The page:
El Salvador charges alleged Texis Cartel leaders with tax evasion
By Dialogo May 28, 2014
Salvadoran authorities have charged two alleged founders of the Texis Cartel with evading millions of dollars in taxes.
Authorities have charged prominent Salvadoran businessman Jose Adan Salazar, 62, with avoiding more than $800,000 in personal taxes and more than $80,000 in taxes from his hotel chain Hotesa. Salazar is also known as “Chepe Diablo.”
Prosecutors also allege that Juan Umaña, the mayor of the northwestern city of Metapan, allegedly failed to pay almost $70,000 in taxes. Authorities allege Umaña’s son, businessman Wilfredo Guerra, avoided paying $637,000 in personal taxes and $365,000 owed by his agribusiness company Gumarsal.
Salazar and Umaña have previously denied being involved with the Texis Cartel.
Prosecutors indicted the three men April 22, two weeks after the Specialized Organized Crime unit of the Attorney General's Office raided 17 businesses and properties owned or controlled by the men to search for evidence of tax evasion and money laundering. Investigators seized more than 70 boxes of documents in the raids.
Investigators raided five hotels, three accounting firms, a gas station and several residential properties, according to a government press release.
The purpose of the raids was to “obtain evidence against top leaders of the Texis Cartel,” said Public Safety Minister Ricardo Perdomo, according to press reports.
An international drug trafficking network
The Texis Cartel is an international drug trafficking organization that transports South American cocaine and other drugs through El Salvador along the so-called Northern Cocaine Route, also called El Caminito. Texis Cartel operatives deliver the drugs to Guatemala for eventual transport to the United States and other consumer countries. (Texis is an abbreviation for the Salvadoran city of Texistepeque.)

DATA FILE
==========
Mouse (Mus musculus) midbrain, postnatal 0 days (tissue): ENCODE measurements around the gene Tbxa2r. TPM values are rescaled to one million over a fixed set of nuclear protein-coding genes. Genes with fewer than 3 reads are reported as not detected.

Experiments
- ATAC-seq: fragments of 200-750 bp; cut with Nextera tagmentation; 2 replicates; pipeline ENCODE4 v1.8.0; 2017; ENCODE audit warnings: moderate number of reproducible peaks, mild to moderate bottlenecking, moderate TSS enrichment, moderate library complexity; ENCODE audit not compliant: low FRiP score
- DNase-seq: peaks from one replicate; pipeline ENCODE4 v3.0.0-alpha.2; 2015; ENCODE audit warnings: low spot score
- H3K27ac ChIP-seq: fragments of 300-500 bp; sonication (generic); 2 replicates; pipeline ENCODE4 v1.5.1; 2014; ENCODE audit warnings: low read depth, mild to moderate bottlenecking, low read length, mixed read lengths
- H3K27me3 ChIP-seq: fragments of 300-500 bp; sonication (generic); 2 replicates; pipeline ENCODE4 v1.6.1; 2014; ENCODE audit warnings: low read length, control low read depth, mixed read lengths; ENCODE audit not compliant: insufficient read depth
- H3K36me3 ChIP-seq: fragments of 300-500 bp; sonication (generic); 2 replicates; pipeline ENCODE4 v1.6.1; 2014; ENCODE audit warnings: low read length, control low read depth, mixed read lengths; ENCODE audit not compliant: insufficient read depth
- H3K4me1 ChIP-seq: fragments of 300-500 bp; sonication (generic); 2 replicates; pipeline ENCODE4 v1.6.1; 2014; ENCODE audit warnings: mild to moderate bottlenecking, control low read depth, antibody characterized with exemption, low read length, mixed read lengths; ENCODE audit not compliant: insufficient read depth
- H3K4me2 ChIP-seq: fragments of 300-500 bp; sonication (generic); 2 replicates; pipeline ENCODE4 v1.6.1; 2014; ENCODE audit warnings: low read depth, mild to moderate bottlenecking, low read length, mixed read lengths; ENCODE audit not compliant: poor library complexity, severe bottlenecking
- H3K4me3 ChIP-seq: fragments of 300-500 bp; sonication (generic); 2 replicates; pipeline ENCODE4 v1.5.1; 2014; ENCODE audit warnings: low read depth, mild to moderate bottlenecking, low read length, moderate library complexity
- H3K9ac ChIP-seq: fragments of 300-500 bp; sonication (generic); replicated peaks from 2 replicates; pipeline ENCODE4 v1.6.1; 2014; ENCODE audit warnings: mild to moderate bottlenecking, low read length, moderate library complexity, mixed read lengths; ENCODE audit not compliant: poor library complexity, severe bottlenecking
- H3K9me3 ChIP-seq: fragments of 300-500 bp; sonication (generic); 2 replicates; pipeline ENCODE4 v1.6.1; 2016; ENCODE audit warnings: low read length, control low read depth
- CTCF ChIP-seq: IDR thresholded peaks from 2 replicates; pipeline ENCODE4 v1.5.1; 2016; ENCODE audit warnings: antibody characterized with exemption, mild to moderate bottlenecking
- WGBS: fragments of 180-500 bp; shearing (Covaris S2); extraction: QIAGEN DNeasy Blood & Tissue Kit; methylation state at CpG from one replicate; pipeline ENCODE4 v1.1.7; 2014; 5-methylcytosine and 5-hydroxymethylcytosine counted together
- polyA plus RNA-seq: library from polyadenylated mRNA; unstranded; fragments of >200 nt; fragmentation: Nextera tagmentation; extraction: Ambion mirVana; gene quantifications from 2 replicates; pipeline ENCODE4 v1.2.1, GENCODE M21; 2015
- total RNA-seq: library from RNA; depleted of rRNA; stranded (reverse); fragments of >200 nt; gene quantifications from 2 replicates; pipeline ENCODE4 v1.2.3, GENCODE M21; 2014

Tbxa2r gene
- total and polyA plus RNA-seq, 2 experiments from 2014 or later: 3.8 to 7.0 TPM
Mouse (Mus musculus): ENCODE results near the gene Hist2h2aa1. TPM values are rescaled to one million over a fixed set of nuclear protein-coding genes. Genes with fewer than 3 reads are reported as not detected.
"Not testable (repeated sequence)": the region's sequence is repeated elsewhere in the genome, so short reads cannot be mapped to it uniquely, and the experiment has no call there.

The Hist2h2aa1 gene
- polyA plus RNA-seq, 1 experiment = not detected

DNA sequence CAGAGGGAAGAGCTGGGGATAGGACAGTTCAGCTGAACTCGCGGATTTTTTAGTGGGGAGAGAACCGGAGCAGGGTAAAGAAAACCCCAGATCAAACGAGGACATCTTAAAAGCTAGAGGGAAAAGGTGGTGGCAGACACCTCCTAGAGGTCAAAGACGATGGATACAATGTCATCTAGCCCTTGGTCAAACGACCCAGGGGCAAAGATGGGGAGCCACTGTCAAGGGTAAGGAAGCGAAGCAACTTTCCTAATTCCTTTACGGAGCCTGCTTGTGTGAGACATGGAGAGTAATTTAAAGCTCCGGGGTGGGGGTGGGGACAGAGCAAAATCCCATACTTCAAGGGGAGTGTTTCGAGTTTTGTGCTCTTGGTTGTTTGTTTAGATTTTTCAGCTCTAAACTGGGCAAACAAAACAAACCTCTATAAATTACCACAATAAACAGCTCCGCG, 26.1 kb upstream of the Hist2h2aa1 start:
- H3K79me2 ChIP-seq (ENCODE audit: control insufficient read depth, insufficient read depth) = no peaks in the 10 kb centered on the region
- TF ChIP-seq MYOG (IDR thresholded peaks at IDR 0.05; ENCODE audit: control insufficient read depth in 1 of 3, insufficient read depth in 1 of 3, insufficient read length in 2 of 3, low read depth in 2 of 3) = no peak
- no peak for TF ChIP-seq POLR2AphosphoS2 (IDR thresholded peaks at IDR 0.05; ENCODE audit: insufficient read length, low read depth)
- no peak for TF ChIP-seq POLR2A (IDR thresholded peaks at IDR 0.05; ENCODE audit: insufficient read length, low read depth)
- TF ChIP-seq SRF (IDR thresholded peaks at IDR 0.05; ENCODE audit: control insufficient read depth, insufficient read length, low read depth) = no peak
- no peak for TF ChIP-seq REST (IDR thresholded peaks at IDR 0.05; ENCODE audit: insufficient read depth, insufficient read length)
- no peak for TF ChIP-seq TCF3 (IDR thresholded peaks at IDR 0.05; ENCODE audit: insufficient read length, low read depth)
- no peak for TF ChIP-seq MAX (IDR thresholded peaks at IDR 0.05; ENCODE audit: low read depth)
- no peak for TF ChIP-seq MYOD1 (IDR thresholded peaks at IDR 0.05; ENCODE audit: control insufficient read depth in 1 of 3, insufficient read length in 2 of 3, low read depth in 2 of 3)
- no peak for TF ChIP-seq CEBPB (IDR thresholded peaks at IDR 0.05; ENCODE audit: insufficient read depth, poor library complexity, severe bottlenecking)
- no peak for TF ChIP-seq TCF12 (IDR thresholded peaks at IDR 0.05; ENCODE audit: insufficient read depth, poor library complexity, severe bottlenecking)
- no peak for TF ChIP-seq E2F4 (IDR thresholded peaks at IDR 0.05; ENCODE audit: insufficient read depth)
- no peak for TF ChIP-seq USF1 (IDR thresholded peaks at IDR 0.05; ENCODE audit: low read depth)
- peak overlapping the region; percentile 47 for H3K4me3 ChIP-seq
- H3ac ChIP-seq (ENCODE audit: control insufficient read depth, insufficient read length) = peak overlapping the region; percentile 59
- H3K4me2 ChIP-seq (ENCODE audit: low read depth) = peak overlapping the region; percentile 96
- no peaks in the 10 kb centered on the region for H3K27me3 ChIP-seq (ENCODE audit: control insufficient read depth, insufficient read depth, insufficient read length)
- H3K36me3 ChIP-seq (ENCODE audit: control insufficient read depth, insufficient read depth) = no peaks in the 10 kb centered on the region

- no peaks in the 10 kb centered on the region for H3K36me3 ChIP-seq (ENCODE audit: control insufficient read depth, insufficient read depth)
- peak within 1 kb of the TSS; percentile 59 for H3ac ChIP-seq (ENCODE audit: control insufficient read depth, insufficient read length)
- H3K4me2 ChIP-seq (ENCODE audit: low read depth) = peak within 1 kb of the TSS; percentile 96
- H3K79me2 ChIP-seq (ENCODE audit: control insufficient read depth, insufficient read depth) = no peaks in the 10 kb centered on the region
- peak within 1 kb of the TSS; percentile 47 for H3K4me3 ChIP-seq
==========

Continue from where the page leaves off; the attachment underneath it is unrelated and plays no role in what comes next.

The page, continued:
The Texis Cartel has been in operation since at least 2000. The organization allegedly transports drugs on behalf of various Mexican transnational criminal organizations, including the Sinaloa Cartel and Los Zetas, though it is not firmly allied with any single foreign drug trafficking group.
Unlike the Mexican cartels and other transnational criminal organizations, the Texis Cartel is not known for committing widespread acts of physical violence. Instead, it generally relies on bribery to protect its criminal operations.
Strong measures against the cartel’s financial structure
The tax evasion charges against Salazar, Umaña, and Guerra are part of a broader effort by Salvadoran authorities to attack the finances of the Texis Cartel and other drug trafficking groups, said José Luis Cisneros, a security analyst at the National Autonomous University of Mexico (UNAM).
“El Salvador has put in place a series of financial and political reforms designed to prevent crime,” Cisneros said. “The investigation of business people who are allegedly involved in tax evasion is a strong example of the policies which are in place in the fight against crime.”
Fighting the Texis Cartel
The tax evasion charges against Salazar, Umaña and Guerra are the latest strike against the Texis Cartel by Salvadoran authorities..
In July 2013 members of the Salvadoran police Elite Division Against Organized Crime (DECO) arrested another alleged founder of the Texis Cartel, cattle rancher Roberto "El Burro" Herrera, on charges of auto theft.
El Burro, who was president of the Cattle Association of Santa Ana, allegedly ran a gang that stole four or five vehicles a week and sold them in Guatemala.
Later, in September 2013, police arrested 16 alleged members of the Texis Cartel on charges of drug trafficking. Among those arrested were several cattle ranchers, according to press reports.
Julieta Pelcastre contributed to this article.